P. James was a lovely boy with red hair, hazel eyes and a quirky sense of humor. His passion was Animals, Legos, Minecraft, Chocolate Ice Cream and Road Trips. He was born in 2001, slightly underweight and had to spend the next 35 days in the NICU. His diet then was oxygen and liquid through a tube. What this did was permanently discolor his teeth to a mottled yellow, as if he never brushed. When he started going to school, the bullying started from 2nd grade – Why didn’t he brush his teeth, Why was his hair red, why did he wear nerdy glasses, Why was he so small, it went on and on…
As he grew up, he kept thinking why were people being so mean to him? He would ask his Mom –
“Why can’t people be nice?”
His Mom used to tell him things that all Moms the world over would say, you’re special, you’re smart, we love you etc. As James grew up, he would place more value to what his peers said and not his parents. By 2013, he was internalizing all the abuse at school, and started blaming himself for being alive. He thought and sometimes said as much that his parents would be better off without him! His parents took him to the local Emergency Room and then to a Therapist. For a while, it seemed to be working and in 2014, his parents moved to another district and shifted his School, thinking the abuse would stop. He was in 8th Grade by then.
In the new school, he made one friend and hoped to make more but because his likes differed from other kids, he was being picked upon here too. He was being called “loser” and “geek” but now he had started keeping this from his parents. He told his Principal, who asked him to avoid the other kid. Around a month later he told his Mom what was happening and added “Mom, you can’t fix this.” He went into his room and hung himself.
James died on October 13, 2014 and donated his organs which lived on in six other people. Weeks later, another classmate’s mother told James’ mother that the boy who tormented him reportedly said “I’m not surprised. That boy was a freak.” The bully lived on, the victim moved on to another world.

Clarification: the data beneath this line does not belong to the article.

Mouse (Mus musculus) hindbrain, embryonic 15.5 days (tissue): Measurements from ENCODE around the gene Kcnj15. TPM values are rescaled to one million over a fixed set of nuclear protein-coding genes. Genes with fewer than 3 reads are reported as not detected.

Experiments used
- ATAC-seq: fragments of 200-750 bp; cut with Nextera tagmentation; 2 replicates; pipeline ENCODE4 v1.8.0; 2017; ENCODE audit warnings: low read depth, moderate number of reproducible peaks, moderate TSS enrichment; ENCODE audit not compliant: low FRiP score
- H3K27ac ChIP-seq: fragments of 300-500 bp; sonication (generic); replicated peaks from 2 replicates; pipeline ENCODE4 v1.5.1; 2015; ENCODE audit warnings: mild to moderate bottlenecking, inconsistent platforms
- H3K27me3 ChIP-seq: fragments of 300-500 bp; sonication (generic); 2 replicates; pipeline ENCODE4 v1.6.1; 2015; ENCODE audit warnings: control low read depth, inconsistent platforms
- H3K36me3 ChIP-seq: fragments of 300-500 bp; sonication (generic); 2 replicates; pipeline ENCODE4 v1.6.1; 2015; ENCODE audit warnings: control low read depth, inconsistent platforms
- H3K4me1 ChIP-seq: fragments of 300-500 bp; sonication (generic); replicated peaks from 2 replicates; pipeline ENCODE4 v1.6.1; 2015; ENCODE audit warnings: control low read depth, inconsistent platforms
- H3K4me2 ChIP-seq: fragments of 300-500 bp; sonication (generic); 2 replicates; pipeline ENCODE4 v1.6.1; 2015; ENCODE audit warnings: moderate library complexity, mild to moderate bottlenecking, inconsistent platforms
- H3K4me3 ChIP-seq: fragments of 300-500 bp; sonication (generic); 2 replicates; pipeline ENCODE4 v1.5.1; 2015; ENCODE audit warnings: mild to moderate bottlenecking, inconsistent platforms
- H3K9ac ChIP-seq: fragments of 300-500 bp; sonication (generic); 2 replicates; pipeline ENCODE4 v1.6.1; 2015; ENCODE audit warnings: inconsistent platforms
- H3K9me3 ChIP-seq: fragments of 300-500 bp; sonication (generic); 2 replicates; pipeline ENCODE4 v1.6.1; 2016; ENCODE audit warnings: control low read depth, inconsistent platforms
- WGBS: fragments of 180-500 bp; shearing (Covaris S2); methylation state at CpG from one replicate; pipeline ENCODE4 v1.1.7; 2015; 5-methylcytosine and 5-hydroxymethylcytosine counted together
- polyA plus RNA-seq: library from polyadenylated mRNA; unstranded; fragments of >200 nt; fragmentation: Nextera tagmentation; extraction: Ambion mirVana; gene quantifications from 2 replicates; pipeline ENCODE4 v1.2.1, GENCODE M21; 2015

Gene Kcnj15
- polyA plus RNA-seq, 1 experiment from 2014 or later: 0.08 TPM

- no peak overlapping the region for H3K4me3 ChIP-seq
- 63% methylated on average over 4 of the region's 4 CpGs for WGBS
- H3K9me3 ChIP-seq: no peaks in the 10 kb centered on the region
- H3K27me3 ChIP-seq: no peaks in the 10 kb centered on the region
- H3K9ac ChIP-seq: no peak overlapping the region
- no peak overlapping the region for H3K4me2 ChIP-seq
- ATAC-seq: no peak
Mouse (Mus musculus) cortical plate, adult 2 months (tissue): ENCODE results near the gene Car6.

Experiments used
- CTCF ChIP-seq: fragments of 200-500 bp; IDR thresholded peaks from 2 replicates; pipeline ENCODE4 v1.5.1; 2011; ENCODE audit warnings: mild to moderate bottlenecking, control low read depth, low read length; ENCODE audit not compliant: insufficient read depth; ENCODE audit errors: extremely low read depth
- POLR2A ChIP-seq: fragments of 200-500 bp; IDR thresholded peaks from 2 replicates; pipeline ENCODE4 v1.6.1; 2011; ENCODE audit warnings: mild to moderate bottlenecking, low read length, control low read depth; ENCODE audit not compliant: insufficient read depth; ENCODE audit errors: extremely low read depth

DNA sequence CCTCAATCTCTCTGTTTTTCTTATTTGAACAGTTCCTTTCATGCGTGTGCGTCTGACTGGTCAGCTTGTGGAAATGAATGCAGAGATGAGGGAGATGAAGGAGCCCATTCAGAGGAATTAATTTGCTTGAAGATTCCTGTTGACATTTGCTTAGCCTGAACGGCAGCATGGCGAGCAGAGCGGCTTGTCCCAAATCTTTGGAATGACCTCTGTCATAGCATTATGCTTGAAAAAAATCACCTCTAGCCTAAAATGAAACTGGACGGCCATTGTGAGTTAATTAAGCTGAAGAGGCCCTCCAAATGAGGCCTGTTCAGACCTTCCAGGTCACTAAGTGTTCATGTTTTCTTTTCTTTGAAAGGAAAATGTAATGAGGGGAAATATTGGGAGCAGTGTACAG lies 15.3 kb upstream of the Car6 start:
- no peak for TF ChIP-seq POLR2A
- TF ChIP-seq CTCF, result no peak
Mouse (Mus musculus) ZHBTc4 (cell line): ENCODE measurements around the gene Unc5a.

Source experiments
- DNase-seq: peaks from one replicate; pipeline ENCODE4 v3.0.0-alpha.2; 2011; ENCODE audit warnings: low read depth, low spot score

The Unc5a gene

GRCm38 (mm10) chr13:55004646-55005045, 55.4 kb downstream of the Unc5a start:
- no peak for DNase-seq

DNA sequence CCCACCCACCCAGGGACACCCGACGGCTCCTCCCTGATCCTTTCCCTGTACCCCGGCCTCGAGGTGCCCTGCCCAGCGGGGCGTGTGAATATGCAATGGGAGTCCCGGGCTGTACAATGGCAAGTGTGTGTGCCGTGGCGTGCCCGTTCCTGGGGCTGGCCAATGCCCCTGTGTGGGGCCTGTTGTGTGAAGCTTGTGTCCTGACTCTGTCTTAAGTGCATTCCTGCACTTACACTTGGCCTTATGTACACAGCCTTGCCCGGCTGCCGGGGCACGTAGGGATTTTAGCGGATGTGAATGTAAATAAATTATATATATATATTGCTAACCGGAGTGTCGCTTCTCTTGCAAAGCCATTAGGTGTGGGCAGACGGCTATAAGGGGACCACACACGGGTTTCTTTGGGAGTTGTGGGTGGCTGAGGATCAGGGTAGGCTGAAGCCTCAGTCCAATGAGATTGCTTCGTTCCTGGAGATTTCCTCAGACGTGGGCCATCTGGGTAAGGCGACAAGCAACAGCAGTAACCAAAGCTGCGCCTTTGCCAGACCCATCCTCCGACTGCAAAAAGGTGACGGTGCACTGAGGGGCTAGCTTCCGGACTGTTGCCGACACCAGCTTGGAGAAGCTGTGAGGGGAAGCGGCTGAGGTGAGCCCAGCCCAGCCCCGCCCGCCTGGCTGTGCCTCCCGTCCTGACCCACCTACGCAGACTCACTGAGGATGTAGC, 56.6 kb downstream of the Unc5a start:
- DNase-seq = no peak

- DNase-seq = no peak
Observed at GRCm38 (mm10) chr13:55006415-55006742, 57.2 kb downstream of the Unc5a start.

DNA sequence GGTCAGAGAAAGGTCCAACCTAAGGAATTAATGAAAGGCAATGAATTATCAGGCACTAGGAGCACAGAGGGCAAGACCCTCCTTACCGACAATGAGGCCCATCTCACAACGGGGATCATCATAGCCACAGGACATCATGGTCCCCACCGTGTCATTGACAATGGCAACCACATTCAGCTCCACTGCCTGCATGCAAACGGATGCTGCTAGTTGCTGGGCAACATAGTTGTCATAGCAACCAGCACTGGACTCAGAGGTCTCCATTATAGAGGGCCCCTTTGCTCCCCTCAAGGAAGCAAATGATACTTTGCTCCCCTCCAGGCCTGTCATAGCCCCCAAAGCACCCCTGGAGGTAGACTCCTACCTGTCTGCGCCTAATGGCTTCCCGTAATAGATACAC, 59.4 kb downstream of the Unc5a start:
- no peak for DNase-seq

Read the Full Story on Reader’s Digest here
29th June, 2016, Bangalore, India
RB, a class IX student at a prominent 140 year old school in Bangalore, returned from school, went to the terrace of his 10thFloor apartment and jumped. He didn’t survive. The investigation, later revealed, that he was being bullied by another student travelling with him in the same pool car. He left a note to this effect in his bag. Another life snuffed out by a similar aged child by being mean.
Bullying isn’t an isolated incident and neither does it happen only in schools. All educations institutions, corporates, play grounds and even in large families, it happens everywhere. Not just students, teachers too are part of it sometimes. A student who is lagging behind in studies or in sports, is hauled up in front of others and told you are worthless, you will fail miserably in life. Sometimes parents or relatives say the same, look at so and so, he’s doing so well, why can’t you be like him?
Corporate Bullying – At the Workplace
The Manager tells his sub-ordinate “I’m not paying you salary to hear your excuses, I will kick your butt and throw you out on the road” in front of his colleagues or peers in the monthly review meeting. This form of mental harassment is omnipresent and is taking a silent toll on society, everyday.
Mental health issues are perhaps the most neglected and stigmatized health issue around the world, and bullying is a large contributor to the overall problem. It not only affects the victim, but also the witnesses and the bullies themselves.